Foreign-born pilots with the desire to contribute to the United State’s job market have the option of doing so by obtaining permanent residency (a green card). This status grants such professionals the permission to legally work and live in the U.S., in order to advance in their career or to serve the national interests of the United States. we also have a post about which jobs qualify for a national interest waiver that may give further guidance on applying for the NIW.
Requirements for Airline Pilots Applying for an EB-2 (NIW) Visa
As a general rule, the minimum requirement is that the pilot must have at least 10 years of experience. If he or she does not have 10 or more years of experience, they must hold a four-year degree in an aviation-related industry, along with five or more years experience in flying as a pilot. These are the absolute minimum requirements, so it is advised to have more noteworthy experience and or contributions for the best chance at getting an EB-2 (NIW) visa.
The following are several fundamental requirements, though it is important to note that at least three of the criteria must be met:
- 10 years minimum full-time experience flying as an airline pilot
- Professional license/certification to fly
- Proof of pilot’s salary/other remuneration for the services which demonstrate exceptional ability
- Evidence of membership(s) in a professional pilot association(s)
- Evidence of the recognition of the pilot’s achievements as well as all applicable significant contributions to the industry – either by colleagues, government entities, professional and/or business organizations
- Academic records showing a degree, diploma or certificate related to the aviation industry from a college, university, school, or other comparable institutions
- Any additional evidence which would be considered comparable, such as previous training, experience, managerial duties, or ability in the field which is otherwise exceptional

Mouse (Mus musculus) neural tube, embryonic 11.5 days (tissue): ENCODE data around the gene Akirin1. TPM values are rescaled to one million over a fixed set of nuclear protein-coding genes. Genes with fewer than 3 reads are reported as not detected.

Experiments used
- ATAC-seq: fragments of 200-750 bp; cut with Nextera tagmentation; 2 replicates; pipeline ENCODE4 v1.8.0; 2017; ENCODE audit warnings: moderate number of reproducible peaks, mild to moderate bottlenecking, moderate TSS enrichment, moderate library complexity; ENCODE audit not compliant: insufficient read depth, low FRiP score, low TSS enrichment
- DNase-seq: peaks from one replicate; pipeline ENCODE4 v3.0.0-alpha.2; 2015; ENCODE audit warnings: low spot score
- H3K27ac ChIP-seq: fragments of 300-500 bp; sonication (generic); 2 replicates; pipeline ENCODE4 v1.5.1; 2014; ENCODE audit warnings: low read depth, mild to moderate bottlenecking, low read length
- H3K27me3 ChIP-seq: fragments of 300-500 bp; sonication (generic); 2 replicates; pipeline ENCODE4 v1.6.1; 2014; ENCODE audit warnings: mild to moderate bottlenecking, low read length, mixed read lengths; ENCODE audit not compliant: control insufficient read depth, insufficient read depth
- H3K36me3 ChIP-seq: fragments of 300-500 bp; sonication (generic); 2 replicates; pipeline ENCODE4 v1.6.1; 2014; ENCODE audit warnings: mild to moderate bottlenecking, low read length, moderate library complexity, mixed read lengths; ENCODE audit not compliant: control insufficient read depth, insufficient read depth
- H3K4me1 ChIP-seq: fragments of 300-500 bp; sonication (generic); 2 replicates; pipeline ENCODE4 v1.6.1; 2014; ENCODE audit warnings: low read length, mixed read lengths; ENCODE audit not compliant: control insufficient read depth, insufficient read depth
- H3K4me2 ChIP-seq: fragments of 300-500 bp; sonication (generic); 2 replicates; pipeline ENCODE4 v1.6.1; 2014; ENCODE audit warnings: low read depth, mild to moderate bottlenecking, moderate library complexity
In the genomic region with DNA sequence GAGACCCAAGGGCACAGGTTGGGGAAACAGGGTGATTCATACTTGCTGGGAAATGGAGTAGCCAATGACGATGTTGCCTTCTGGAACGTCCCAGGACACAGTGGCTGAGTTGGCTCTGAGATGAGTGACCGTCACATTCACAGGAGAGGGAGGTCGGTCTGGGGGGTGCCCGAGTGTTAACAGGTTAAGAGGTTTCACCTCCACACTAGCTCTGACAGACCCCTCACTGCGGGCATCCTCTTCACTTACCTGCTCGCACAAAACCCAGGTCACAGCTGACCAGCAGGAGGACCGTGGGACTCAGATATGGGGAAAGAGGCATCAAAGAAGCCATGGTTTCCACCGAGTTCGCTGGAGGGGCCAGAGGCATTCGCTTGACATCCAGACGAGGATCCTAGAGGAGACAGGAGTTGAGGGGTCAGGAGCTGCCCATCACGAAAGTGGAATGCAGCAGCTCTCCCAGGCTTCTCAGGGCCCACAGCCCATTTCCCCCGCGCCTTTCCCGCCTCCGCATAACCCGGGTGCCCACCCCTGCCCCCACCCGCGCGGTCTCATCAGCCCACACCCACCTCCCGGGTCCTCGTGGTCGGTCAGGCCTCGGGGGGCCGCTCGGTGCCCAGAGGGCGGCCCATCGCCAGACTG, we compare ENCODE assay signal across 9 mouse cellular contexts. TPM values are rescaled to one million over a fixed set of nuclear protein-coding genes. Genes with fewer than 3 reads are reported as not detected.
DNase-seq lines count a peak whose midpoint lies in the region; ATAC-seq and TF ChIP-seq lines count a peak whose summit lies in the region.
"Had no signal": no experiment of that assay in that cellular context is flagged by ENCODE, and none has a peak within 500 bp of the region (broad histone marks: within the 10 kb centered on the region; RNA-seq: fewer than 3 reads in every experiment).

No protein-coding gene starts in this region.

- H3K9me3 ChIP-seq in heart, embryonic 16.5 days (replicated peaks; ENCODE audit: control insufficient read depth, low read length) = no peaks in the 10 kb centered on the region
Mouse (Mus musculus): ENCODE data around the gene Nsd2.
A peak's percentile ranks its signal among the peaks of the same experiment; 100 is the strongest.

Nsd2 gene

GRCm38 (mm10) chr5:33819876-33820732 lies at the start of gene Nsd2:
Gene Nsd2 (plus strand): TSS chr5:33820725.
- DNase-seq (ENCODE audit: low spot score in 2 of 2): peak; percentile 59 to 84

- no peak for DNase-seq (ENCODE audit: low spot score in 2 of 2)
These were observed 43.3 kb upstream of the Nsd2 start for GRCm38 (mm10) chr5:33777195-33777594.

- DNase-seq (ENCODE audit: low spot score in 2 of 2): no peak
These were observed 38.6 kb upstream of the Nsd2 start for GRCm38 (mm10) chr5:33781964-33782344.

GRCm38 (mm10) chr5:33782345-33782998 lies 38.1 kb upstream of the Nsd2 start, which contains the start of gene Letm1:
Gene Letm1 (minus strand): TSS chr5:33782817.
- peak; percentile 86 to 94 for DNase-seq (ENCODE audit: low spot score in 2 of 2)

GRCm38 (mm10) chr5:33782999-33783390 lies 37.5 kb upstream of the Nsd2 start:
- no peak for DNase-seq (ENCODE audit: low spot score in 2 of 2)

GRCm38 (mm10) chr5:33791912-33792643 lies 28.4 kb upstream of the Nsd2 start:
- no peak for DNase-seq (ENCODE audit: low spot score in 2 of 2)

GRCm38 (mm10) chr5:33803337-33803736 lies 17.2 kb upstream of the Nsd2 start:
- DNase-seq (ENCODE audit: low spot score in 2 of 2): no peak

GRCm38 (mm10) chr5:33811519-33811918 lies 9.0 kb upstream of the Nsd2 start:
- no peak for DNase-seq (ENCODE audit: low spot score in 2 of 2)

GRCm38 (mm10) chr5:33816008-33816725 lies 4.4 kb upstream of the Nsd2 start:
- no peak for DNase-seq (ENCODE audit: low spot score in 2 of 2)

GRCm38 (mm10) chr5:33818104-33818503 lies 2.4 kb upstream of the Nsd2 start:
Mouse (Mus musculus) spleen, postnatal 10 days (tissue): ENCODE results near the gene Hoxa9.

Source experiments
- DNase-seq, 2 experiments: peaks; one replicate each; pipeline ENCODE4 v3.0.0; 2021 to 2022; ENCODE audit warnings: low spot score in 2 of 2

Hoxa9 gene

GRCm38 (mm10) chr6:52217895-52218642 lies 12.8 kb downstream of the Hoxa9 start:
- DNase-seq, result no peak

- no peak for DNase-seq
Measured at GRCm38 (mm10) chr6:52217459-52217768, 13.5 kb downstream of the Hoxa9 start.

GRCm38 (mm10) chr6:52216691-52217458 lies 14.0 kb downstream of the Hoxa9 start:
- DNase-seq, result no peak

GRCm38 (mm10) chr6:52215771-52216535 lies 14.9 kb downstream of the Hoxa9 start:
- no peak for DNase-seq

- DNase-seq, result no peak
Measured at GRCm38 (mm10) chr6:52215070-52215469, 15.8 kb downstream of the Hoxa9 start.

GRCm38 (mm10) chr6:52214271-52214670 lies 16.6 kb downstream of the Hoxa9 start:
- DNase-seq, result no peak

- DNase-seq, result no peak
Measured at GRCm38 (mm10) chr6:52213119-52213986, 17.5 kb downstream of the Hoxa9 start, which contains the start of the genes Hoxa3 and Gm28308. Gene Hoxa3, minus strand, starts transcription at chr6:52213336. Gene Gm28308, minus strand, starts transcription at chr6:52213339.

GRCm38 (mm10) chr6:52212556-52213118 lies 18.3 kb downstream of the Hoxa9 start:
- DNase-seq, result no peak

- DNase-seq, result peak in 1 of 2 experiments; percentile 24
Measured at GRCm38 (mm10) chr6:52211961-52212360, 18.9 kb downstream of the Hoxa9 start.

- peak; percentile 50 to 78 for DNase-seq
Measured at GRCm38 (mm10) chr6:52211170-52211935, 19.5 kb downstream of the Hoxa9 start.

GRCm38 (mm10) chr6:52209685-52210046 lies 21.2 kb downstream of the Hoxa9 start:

The process for foreign pilots to get a green card is somewhat stringent, as he or she must submit evidence of outstanding and exceptional ability in the aviation field, but this also comes with a slightly shortened application processing time.
What is more, pilots based in the U.S. with future operations in air transportation indicate substantial contribution to the country. Therefore, there is a much higher chance of green card approval for experienced pilots considering options similar to the following:
- Establishing an aviation charter company, hence creating jobs for fellow pilots as well as administrative personnel
- Founding a flight school, so as to instruct future pilots about operations in aeronautics
Aviation professionals should regard the prerequisites to be the absolute minimal requirements, and should take into consideration the necessity of being a high-caliber pilot before applying.
While some may dispute the achievability for professionals in the aviator sector to obtain an employment-based visa within the National Interest Waiver category, however it seems to be the most common way for pilots to gain work authorization plus a lawful and permanent residence in the United States.
Which Visas Are Pilots Eligible For?